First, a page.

One of the most important aspects of selling or buying a business is the purchase agreement. Purchase agreements should clearly define the rights and obligations of each of the parties and accurately reflect the key terms of the transaction.
Key features a business formation attorney wants to include when drafting a purchase agreement include: (1) identifying the parties; (2) identifying the purchase price and what the purchase price includes; (3) identifying the representations of each party; (4) identifying a non-compete clause; (5) identifying a closing date; and (6) identifying any post-closing responsibilities of the parties.
- Identifying the Parties: The parties should be clearly named in the purchase agreement with close attention paid to whether an individual is selling or purchasing on their own behalf or on behalf of an entity that must be named as a party versus the individual.
- Identifying the purchase price: The purchase price should be clearly identified along with a detailed description of what is included in the price. The description should make it clear if the price covers all assets, including office equipment, company vehicles, customer lists, etc.
- Identifying the representations/warranties of each party: The representations of each party identifies exactly what each one is bringing to the table and what each party will and will not do in relation to the transaction. Examples of these representations include the seller maintaining the assets in good condition pending completion of the transaction and the continuation of insurance coverage until the buyer takes possession of the business.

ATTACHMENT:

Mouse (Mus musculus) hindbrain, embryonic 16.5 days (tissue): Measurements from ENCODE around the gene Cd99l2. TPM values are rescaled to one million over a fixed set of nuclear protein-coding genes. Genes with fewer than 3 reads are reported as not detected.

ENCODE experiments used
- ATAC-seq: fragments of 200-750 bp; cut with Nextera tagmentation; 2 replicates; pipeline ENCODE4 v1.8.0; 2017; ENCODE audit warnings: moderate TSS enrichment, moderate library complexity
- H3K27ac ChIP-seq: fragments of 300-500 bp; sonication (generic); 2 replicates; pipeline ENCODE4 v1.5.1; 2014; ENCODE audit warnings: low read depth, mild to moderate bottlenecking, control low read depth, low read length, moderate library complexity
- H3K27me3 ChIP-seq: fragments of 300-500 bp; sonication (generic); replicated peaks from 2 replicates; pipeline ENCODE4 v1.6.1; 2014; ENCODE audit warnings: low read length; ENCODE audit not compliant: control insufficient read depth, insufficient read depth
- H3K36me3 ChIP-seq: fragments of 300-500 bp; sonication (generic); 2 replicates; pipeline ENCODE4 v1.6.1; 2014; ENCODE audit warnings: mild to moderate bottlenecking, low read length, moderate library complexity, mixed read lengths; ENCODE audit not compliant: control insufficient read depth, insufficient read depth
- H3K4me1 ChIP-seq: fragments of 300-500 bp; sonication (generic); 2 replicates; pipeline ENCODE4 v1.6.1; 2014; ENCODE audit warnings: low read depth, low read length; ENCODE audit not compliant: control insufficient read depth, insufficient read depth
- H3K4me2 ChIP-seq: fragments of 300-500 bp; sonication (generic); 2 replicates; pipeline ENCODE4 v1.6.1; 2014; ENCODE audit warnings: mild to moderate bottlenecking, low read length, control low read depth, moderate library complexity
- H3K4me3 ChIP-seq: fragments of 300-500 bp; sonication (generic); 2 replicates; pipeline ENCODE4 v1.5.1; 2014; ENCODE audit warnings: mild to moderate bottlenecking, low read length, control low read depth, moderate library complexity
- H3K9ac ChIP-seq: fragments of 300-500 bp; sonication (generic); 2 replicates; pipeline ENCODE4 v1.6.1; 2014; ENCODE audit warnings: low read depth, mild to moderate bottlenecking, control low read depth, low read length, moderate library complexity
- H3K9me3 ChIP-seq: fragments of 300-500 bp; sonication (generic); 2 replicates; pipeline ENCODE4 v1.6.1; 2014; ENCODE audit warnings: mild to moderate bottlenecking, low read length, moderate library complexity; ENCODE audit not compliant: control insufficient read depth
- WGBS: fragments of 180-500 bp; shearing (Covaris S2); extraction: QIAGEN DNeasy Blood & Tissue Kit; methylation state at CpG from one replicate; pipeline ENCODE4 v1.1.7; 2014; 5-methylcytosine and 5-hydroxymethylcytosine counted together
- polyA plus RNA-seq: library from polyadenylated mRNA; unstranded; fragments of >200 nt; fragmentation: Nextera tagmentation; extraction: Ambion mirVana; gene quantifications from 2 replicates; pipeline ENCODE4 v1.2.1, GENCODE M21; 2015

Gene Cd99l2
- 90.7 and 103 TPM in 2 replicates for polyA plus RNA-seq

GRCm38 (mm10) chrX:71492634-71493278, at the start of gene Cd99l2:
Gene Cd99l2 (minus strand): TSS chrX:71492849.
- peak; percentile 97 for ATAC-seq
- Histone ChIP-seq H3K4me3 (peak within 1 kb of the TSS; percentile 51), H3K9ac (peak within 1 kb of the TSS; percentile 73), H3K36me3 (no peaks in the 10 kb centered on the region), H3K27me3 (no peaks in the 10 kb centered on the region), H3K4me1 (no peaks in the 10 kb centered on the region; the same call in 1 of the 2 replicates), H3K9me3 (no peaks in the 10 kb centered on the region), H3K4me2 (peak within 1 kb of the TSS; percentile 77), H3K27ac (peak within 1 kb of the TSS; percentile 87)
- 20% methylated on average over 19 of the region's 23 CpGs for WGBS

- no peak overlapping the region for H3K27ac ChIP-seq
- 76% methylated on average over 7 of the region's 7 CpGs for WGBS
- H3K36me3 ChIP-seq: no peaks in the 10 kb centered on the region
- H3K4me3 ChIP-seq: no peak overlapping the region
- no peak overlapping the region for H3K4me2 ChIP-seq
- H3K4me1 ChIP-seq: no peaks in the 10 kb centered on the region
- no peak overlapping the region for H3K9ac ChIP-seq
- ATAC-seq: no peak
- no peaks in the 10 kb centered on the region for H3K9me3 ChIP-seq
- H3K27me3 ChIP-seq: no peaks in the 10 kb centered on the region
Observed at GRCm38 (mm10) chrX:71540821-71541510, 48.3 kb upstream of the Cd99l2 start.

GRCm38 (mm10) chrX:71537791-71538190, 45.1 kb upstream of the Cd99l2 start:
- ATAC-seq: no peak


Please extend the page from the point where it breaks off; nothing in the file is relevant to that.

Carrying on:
- Identifying a non-compete clause: The purchase agreement should include a precise statement that the seller will abstain from operating a similar business within a specified area and for a designated length of time to avoid negatively affecting the profits of the business being purchased.
- Identifying a closing date: The parties should include a date or timeframe to complete the purchase. In other words, the purchaser should have a specific date when he or she can take possession of the business. A closing date clause should also contain language specifying that the date may change and the circumstances under which such a change might occur.
- Post-closing: Lastly, a purchase agreement should include provisions that detail what, if any, actions the parties must do after the specified closing date.